This can have a potentially serious impact on the health of vulnerable residents and visitors, especially those with asthma or other respiratory conditions.
In this series, Lonely Planet’s team of writers and editors answers your travel problems and provides tips and hacks to help you plan a hassle-free trip. We called on Lonely Planet writer Jackie Gutierrez-Jones – a born-and-bred South Florida native and Caribbean expert – to share her thoughts and advice on maximizing your beach vacation when nature has…other plans.
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Jackie Gutierrez-Jones: I’ve also seen the totally not-anxiety-inducing headlines about flesh-eating bacteria proliferating in a gargantuan seaweed blob heading straight to Florida and Caribbean coasts.
So let’s all take a breath, shall we? (But not too deep a breath, since it might smell like rotten eggs – more on that below).
These headlines are referring to a 5000-mile-long mass of sargassum that started blooming to a record-breaking size back in March. It’s been slowly floating along the Atlantic Ocean, threatening to clog up the shores of eastern Florida and the Caribbean this summer.
So, what exactly is sargassum?
It’s really just seaweed. Specifically, a large brown seaweed that bobs around in clumps and patches on the ocean’s surface until it washes up on the shore. Despite all those headlines, sargassum actually plays an important role in the ocean’s ecosystem. It serves as a habitat and food source for various animals, including fish, turtles, birds, crabs and shrimp. It also serves as a nursery for baby mahi mahi and amberjacks.
Sargassum has been a regular feature of Florida beaches for quite some time. (As a kid in Miami, I used to use it to add some thoughtful design touches to my sand castles.)
The problem is that when it gets to shore, it starts to decompose. And when it decomposes, the decaying vegetation produces hydrogen sulfide and ammonia, creating an odor just like…rotten eggs. This can have a potentially serious impact on the health of vulnerable residents and visitors, especially individuals with asthma or other respiratory conditions.
But it’s not just the smell that has people up in arms. Marine biologists from Florida Atlantic University found that the masses of decomposing algae contain high levels of vibrio, a highly salt-tolerant bacteria that can potentially cause serious illness in humans. Ocean pollution has played a role in the spread of vibrio, as the bacteria aggressively seeks out and sticks to plastic floating in the water.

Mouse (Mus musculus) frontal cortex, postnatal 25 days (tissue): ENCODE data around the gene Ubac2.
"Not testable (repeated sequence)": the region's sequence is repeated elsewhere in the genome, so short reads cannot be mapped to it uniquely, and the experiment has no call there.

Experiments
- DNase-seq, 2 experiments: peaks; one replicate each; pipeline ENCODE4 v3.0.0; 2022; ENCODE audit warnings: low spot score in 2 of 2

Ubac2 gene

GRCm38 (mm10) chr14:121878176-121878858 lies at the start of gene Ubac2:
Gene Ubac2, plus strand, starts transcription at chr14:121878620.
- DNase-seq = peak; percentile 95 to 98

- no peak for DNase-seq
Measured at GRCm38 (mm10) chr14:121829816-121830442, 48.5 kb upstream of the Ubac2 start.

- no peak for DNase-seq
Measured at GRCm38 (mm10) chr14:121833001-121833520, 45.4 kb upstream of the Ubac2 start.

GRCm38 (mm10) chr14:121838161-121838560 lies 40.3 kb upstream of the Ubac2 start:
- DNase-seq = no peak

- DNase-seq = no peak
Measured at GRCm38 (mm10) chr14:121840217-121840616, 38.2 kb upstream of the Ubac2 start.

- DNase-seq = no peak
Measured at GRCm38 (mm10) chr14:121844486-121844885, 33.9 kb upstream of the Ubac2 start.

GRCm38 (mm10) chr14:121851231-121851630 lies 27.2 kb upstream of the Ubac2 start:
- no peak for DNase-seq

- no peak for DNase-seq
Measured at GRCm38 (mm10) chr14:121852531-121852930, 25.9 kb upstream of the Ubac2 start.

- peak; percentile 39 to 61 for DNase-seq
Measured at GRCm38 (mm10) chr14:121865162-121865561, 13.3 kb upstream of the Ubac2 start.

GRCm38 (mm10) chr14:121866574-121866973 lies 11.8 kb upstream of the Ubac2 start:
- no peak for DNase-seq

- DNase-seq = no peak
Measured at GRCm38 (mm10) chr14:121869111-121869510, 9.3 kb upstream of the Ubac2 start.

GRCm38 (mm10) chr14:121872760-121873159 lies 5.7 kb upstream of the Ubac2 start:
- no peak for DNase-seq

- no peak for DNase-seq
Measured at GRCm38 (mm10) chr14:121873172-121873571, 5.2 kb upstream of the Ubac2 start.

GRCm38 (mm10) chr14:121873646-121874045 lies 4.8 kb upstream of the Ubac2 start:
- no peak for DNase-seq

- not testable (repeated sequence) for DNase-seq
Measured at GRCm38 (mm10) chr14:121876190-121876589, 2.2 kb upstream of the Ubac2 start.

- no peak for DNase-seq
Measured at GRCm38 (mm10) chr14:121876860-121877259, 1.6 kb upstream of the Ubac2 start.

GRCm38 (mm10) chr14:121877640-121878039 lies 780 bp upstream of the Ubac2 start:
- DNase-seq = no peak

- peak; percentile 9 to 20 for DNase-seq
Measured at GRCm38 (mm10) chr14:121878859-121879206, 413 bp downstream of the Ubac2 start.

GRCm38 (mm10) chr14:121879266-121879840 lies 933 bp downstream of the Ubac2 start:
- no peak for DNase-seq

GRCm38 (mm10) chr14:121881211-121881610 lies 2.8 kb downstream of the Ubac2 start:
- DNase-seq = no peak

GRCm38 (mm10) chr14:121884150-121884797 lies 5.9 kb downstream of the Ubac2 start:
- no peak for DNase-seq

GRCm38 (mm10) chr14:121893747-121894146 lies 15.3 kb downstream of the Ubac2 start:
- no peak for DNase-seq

What should I do about my vacation? Is it still safe to head down to Florida or the Caribbean?
While all this news might sound…less than ideal, there’s no need cancel your vacation plans.
In early June, scientists discovered that the Great Atlantic Sargassum Belt (GASB) situation took a highly unusual turn of events: its mass actually decreased by 15%, something that hasn’t occurred in the history of the GASB (going back to 2011). Even better news? The mass is predicted to shrink considerably throughout the summer, with the outlook for July and August looking much less clogged.
Let’s face it: there will probably be above-average amounts of seaweed on the beach this year. Still, Florida and Caribbean beaches are still absolutely stunning and offer tons to do during the summer. Instead of bypassing what’s sure to be an amazing beach vacation, take some smart precautions before you go and prepare to shift plans if necessary. Here are a few tips:
- Want to know how much sargassum you can expect at your destination? Check out the webcams of popular beaches.
- If you find massive clumps of seaweed on the shore, try to avoid handling them or stepping on them barefoot, as the tiny creatures that live in sargassum may irritate the skin.
- If there happens to be a particularly heavy influx of sargassum in your area, you’ll find no shortage of pools, water parks, splash pads and other bodies of water to help you cool off. Make a day trip to a nearby spring or spend an afternoon hiking, canyoning or caving through waterfalls and cenotes.